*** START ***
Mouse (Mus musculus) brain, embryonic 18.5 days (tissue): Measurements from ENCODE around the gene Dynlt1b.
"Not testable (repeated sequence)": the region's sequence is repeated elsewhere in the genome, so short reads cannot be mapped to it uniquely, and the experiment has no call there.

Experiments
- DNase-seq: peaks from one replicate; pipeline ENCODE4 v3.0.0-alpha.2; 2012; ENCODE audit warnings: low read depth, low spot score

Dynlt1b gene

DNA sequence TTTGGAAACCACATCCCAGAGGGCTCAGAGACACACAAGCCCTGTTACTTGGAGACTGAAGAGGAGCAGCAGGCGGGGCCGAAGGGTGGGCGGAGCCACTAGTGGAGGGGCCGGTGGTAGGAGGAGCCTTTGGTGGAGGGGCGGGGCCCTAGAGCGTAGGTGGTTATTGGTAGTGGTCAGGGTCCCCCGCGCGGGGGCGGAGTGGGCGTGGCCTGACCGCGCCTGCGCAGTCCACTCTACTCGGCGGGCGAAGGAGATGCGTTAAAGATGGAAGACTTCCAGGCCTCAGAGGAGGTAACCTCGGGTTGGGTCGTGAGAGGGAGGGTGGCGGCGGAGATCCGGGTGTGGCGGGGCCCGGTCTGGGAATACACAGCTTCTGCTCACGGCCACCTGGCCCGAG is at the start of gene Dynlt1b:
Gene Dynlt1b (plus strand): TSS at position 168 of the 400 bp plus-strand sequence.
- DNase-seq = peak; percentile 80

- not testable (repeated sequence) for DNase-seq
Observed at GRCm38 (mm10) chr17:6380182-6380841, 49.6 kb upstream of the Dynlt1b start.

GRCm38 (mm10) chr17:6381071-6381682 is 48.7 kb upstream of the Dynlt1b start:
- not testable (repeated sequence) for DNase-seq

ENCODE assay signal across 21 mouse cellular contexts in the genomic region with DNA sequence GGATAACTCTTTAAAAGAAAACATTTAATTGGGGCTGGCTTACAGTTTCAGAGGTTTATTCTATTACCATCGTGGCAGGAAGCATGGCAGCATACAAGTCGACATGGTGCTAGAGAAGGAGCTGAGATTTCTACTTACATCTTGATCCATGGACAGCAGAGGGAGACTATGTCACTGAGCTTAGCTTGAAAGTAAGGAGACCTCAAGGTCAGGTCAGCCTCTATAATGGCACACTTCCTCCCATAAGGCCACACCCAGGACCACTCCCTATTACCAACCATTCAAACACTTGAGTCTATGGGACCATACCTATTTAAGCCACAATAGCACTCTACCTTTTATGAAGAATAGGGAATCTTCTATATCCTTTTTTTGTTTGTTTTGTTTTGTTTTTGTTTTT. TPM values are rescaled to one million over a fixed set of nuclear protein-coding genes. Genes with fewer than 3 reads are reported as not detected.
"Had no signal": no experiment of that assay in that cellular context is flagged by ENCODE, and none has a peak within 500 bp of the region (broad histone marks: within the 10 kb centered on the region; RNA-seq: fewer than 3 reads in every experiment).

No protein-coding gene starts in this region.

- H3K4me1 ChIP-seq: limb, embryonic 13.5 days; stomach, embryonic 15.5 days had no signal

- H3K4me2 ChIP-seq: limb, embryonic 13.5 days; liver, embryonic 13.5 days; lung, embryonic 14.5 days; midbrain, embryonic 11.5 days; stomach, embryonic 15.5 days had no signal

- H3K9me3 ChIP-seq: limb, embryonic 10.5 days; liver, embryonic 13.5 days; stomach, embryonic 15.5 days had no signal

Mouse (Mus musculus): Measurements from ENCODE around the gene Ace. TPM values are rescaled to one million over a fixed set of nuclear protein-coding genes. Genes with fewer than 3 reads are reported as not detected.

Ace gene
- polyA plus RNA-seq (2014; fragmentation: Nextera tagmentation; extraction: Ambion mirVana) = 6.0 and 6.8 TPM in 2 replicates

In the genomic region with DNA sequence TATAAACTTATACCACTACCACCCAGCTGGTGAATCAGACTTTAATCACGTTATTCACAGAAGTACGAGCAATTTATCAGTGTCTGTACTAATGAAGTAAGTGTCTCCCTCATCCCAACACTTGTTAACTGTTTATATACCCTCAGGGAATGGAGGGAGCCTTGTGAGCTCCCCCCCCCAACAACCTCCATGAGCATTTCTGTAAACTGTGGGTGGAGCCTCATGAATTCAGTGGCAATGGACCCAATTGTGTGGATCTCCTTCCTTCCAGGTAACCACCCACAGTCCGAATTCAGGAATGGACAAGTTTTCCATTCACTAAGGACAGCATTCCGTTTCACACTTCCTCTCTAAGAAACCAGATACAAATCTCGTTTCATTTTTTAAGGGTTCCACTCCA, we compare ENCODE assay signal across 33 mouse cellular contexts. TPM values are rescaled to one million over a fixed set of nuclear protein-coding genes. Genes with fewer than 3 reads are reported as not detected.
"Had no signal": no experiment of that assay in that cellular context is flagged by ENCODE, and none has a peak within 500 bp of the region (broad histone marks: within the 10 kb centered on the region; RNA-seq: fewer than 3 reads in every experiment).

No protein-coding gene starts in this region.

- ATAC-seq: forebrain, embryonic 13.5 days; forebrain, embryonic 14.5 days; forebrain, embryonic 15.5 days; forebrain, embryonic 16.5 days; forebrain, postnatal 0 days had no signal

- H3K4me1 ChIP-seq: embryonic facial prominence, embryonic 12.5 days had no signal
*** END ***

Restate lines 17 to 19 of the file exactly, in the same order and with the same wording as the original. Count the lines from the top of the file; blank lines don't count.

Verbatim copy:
- H3K4me2 ChIP-seq: limb, embryonic 13.5 days; liver, embryonic 13.5 days; lung, embryonic 14.5 days; midbrain, embryonic 11.5 days; stomach, embryonic 15.5 days had no signal

- H3K9me3 ChIP-seq: limb, embryonic 10.5 days; liver, embryonic 13.5 days; stomach, embryonic 15.5 days had no signal

Mouse (Mus musculus): Measurements from ENCODE around the gene Ace. TPM values are rescaled to one million over a fixed set of nuclear protein-coding genes. Genes with fewer than 3 reads are reported as not detected.